The first AWS service (S3) was launched in September 2006. My humble journey in the cloud started in 2007, leading up to my first cloud talk in New York in 2008. In this blog post, I want to talk about what I, and we collectively, have learned from the last decade in the cloud and how to use this knowledge to drive cloud value. Let us get started.

By now, the transformational benefits of the cloud are well established. Look no further than spending data on the top three cloud providers, which was nearly 150 billion in 2021. However, current cloud spending is only a fraction of the global IT spend at 2-3 trillion dollars. This suggests that the main chapters of the cloud story are yet to be written. As is the case with the progression of any successful technology, the cloud is expected to become so pervasive that it will become invisible – just as traditional IaaS is becoming largely invisible with the advent of Kubernetes and serverless models.

Future discussions about the cloud will be less about the cloud capabilities, and more about the outcomes empower by cloud services. At some point, we can expect to stop talking about enterprise landing zones, VNETs/ VPCs, PaaS v-next, i.e., containers and serverless. I also hope that we will stop measuring our progress in the cloud using “proxy” metrics like the number of VMs migrated, number of cloud deployments, number of workloads moved to the cloud, Cloud policy violations, and more. Later in this blog, we will talk about cloud transformation metrics that matter most at the end of the day.

But first, let us get back to the theme of this blog post – driving cloud value. This depends on a few things:

  1. Mature cloud foundation
  2. Cloud value stream

Cloud Value Diagram Cloud Foundation and Cloud Value Stream Ven Diagram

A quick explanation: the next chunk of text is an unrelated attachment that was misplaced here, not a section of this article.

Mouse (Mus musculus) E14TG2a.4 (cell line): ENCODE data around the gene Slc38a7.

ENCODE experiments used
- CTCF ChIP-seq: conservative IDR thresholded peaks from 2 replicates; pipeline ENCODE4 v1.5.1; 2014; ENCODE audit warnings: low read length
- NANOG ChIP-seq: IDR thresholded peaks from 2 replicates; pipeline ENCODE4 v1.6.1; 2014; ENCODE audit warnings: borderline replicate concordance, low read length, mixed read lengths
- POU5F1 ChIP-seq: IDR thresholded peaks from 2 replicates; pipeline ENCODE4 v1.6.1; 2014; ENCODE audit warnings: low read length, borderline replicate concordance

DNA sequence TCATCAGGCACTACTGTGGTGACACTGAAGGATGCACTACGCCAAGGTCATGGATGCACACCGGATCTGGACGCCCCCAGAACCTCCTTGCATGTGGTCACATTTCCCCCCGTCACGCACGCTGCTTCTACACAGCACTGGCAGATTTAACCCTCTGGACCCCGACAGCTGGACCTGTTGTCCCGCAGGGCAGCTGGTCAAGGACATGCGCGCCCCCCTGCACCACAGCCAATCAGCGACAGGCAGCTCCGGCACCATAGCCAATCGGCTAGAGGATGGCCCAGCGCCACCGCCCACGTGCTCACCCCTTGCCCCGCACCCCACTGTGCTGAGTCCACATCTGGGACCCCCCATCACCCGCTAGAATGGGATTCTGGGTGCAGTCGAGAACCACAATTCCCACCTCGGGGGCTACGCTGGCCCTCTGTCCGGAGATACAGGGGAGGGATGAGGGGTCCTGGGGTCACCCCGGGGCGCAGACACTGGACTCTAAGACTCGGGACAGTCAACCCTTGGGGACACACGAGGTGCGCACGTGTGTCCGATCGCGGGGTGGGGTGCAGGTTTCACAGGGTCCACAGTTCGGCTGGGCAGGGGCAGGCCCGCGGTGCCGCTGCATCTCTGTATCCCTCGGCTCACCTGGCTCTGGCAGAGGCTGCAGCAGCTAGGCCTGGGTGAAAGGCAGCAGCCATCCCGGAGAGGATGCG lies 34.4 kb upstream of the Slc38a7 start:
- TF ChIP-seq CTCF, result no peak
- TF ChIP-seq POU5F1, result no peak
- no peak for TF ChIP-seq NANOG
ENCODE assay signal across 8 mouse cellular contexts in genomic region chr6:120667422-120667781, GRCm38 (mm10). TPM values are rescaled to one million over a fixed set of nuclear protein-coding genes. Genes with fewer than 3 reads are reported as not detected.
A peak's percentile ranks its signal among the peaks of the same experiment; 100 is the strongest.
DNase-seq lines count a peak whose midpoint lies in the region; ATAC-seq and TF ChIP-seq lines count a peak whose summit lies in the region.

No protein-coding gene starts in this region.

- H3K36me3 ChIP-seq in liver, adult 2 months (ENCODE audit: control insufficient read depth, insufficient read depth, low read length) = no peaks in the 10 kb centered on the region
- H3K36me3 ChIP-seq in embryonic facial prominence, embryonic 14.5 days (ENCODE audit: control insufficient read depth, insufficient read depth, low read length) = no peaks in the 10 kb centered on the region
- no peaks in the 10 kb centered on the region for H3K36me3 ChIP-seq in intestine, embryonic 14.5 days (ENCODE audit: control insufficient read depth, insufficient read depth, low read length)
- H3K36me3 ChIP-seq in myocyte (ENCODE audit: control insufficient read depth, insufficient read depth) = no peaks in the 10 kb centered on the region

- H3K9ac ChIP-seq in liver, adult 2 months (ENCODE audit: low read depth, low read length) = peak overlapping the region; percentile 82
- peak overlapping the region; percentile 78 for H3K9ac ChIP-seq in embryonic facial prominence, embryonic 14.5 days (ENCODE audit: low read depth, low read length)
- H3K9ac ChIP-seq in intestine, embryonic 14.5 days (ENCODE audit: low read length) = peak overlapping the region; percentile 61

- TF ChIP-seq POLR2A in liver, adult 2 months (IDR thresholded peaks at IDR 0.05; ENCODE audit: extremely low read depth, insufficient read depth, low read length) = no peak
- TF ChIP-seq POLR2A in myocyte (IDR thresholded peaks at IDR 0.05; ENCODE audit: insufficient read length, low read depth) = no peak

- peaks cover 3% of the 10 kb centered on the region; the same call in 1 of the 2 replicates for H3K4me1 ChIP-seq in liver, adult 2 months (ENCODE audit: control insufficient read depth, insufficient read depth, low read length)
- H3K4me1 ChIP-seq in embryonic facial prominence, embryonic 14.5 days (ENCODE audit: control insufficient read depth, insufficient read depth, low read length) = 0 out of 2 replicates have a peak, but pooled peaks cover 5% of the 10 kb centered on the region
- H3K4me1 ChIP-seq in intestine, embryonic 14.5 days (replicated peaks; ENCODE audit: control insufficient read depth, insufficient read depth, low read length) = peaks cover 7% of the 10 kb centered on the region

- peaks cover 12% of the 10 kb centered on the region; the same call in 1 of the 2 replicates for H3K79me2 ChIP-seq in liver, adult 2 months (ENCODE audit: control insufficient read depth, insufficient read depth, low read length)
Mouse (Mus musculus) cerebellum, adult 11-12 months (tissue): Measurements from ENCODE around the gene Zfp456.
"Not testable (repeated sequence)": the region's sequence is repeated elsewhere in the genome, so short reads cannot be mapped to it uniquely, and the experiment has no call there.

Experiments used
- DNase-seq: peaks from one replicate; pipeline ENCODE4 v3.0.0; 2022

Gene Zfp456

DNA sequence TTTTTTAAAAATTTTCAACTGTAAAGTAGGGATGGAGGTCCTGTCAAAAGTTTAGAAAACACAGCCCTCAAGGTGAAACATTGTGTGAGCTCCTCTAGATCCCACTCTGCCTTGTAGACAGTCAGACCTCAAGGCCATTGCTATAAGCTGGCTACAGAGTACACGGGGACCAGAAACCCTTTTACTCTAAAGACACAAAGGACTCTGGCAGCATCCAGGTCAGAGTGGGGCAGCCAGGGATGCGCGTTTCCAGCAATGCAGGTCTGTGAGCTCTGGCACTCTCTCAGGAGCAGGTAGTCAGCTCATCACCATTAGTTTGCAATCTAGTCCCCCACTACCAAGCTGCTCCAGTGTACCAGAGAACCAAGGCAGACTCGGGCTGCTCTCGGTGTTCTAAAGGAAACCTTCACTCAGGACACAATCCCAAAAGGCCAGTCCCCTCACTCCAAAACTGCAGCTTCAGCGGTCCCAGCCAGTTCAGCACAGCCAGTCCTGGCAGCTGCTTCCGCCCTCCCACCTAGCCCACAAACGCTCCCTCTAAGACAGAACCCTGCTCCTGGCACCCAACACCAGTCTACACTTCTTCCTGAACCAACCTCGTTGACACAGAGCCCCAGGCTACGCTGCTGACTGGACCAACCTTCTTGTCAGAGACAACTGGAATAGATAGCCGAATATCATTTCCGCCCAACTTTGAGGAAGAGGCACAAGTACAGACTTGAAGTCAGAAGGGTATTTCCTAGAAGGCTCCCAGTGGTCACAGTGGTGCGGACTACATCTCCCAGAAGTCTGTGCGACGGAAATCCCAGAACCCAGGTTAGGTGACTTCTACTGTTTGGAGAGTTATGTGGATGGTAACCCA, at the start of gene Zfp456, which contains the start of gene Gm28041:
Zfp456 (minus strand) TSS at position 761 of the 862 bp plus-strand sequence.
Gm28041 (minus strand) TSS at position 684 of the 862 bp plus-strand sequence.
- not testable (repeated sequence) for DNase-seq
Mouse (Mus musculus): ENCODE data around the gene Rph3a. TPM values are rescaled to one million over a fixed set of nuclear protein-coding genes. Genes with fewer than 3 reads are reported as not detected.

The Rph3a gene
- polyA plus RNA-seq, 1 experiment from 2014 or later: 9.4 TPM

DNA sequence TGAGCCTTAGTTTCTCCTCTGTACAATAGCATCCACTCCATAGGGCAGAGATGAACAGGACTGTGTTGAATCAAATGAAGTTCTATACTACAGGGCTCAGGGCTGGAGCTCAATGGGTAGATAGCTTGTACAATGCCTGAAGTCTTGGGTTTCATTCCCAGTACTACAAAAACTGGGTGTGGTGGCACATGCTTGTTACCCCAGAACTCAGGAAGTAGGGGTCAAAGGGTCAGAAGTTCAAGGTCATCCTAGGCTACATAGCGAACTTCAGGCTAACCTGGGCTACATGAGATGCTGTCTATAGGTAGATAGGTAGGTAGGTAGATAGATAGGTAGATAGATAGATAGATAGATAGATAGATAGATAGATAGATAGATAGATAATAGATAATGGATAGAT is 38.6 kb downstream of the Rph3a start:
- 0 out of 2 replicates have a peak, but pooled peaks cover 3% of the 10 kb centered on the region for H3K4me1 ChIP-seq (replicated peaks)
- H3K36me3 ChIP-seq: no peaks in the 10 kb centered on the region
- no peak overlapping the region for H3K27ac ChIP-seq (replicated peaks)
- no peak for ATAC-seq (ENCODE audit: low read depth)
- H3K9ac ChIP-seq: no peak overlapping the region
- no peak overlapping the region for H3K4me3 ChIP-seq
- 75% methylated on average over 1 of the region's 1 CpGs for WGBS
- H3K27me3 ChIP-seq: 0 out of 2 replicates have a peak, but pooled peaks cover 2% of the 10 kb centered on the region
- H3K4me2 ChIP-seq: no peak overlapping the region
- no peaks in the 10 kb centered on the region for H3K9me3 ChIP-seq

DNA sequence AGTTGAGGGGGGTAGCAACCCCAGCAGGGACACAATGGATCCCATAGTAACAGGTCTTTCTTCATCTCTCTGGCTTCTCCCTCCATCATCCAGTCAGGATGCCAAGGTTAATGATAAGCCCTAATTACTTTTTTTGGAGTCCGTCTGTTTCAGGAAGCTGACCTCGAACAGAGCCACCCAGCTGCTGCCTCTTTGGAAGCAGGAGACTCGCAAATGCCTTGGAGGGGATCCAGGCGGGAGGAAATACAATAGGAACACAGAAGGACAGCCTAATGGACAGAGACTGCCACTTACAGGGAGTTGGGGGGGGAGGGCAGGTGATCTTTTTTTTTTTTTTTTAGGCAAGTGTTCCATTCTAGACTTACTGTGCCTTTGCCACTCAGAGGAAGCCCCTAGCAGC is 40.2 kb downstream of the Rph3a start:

Mature Cloud Foundation

With cloud providers releasing close to three thousand features each year, cloud entropy is absolute. Cloud consumers, including big enterprises, don’t have the resources to take advantage of all the new features announced daily. As a result, cloud consumers need to focus on improving their foundational capabilities. Let us look at a few (non-exhaustive) foundational capabilities.

  1. Consistency – Pick a few (3-5) architectural blueprints that will support 80% of the application types. Ensure that users can provision these architectural blueprints consistently, quickly, and in a self-service manner using a service catalog, like Zeuscale. The service catalog, in turn, is powered by a collection of robust automation scripts that address cross-cutting objectives. Here are a few attributes to consider:
    • Resilience – spreading the subsystems across availability zones
    • Observability – automatically enabling monitoring machinery
    • Security – a zero-trust approach that assumes breach
    • It is crucial that you treat the above-mentioned automation assets as first-class code artifacts and invest in their continual improvement.

  2. Cost Optimization – Too many organizations are witnessing unplanned increases in their cloud bills. Worst, it has been suggested that 30% of all cloud consumption can be attributed to waste. Cloud cost maturity comes with cloud maturity. Ensure that you have enough governance in place, including resource tags, provisioning policies, reservations for long-term resource use, monitoring & alerts, and detailed usage reporting at a level of granularity that matches your organizational hierarchy. Doing so will allow you to catch unplanned cloud expenditure and improve your ability to predict costs over time.

  3. Security – Resources provisioned in the cloud are dynamic, and so is security monitoring. Security monitoring does *not* end with provisioning a compliant architectural blueprint. In fact, it starts with the provisioning step. You will need automation jobs that continuously monitor your applications’ security configurations and security policies to prevent “drift” from a compliant state.